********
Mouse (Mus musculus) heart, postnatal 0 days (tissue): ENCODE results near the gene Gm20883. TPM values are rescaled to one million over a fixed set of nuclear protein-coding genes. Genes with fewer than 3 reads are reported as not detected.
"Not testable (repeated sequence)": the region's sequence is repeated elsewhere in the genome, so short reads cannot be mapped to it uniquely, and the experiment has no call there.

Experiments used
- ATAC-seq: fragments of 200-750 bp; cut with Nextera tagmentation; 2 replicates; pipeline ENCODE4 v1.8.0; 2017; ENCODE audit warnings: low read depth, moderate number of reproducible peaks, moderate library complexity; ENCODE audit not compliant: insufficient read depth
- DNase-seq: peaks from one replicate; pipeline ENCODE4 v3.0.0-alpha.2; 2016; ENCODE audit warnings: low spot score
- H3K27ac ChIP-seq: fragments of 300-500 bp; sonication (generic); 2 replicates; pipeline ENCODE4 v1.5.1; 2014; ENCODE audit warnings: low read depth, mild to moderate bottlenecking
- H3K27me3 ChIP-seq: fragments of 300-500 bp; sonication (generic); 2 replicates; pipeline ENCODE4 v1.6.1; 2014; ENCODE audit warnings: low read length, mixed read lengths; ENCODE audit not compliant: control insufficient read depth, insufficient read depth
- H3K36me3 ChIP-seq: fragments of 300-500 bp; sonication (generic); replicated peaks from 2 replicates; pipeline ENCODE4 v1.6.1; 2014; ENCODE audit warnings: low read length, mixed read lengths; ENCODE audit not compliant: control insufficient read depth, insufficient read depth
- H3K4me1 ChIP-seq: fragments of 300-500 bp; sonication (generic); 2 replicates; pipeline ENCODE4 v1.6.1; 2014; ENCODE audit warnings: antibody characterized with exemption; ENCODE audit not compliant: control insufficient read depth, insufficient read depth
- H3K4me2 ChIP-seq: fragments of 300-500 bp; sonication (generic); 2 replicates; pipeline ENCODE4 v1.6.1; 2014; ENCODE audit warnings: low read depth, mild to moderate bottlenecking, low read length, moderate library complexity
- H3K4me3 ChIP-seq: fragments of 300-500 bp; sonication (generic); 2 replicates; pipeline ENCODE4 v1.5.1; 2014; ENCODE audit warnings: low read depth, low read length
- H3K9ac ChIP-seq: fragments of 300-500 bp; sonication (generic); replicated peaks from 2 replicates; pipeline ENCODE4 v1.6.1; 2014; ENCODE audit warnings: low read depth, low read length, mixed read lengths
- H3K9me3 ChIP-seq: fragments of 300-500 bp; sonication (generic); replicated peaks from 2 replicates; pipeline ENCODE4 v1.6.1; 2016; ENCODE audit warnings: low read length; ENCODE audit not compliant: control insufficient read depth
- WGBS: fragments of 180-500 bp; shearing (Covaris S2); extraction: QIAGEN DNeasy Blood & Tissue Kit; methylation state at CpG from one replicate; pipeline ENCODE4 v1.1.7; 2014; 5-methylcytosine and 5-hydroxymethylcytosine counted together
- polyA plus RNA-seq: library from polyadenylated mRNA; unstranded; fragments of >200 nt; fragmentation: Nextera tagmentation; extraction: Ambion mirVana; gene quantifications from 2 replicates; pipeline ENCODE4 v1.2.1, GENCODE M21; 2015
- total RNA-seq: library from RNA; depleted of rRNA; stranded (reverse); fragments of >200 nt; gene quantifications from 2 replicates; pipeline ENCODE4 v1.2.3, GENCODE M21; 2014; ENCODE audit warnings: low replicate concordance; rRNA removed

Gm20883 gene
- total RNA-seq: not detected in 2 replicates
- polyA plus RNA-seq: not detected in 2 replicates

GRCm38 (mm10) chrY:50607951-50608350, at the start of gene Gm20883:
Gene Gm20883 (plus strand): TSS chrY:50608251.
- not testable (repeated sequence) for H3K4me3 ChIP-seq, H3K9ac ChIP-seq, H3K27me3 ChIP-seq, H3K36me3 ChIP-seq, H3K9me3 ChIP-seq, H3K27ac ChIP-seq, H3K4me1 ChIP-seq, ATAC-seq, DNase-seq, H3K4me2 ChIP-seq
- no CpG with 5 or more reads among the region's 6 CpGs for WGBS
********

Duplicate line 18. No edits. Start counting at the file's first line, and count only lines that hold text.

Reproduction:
- total RNA-seq: not detected in 2 replicates